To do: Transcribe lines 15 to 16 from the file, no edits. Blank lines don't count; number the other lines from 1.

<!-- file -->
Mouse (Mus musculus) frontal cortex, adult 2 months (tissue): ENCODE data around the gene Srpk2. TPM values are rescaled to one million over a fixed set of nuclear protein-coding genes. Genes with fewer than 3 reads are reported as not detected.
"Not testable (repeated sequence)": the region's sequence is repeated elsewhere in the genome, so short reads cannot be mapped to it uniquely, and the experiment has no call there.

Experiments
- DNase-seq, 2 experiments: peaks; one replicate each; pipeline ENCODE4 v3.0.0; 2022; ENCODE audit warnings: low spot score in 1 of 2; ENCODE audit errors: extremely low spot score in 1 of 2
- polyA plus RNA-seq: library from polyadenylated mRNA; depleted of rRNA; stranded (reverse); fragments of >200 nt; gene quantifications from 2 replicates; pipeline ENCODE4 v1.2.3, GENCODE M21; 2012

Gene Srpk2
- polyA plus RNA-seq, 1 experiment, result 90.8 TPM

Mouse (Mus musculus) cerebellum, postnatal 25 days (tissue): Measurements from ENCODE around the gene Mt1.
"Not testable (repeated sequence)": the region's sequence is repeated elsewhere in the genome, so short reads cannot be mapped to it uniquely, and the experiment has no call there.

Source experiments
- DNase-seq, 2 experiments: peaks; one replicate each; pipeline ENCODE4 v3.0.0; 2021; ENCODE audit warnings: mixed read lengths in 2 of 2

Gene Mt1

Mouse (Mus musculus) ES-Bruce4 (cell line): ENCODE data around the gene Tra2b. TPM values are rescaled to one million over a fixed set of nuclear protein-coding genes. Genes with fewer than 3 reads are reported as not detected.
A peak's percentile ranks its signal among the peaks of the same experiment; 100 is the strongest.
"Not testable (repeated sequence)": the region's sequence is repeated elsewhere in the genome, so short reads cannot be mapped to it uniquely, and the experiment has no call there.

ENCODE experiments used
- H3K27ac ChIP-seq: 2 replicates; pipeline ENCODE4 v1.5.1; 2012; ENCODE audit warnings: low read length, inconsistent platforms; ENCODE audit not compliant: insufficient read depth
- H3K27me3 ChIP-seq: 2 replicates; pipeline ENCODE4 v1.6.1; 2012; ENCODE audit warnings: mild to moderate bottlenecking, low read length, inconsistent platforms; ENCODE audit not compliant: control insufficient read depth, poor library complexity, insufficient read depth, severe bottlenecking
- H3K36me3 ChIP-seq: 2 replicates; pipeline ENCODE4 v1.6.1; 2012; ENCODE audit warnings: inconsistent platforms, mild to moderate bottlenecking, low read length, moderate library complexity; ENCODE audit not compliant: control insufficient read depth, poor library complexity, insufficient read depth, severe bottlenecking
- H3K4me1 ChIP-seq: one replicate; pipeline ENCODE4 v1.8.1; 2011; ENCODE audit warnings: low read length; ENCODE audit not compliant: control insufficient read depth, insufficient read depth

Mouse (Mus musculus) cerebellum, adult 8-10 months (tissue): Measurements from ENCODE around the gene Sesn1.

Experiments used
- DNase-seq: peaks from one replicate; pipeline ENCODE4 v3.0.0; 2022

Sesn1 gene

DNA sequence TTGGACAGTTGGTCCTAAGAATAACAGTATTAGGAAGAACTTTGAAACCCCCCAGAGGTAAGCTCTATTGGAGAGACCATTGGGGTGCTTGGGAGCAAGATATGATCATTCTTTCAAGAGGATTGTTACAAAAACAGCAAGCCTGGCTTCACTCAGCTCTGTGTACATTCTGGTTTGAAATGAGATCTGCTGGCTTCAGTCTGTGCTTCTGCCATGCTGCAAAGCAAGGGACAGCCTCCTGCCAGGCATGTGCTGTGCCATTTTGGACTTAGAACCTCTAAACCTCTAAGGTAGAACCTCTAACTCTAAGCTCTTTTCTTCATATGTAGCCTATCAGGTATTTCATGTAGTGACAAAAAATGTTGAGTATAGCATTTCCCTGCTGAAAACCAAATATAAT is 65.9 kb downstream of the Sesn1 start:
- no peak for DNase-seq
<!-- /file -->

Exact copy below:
"Not testable (repeated sequence)": the region's sequence is repeated elsewhere in the genome, so short reads cannot be mapped to it uniquely, and the experiment has no call there.

ENCODE experiments used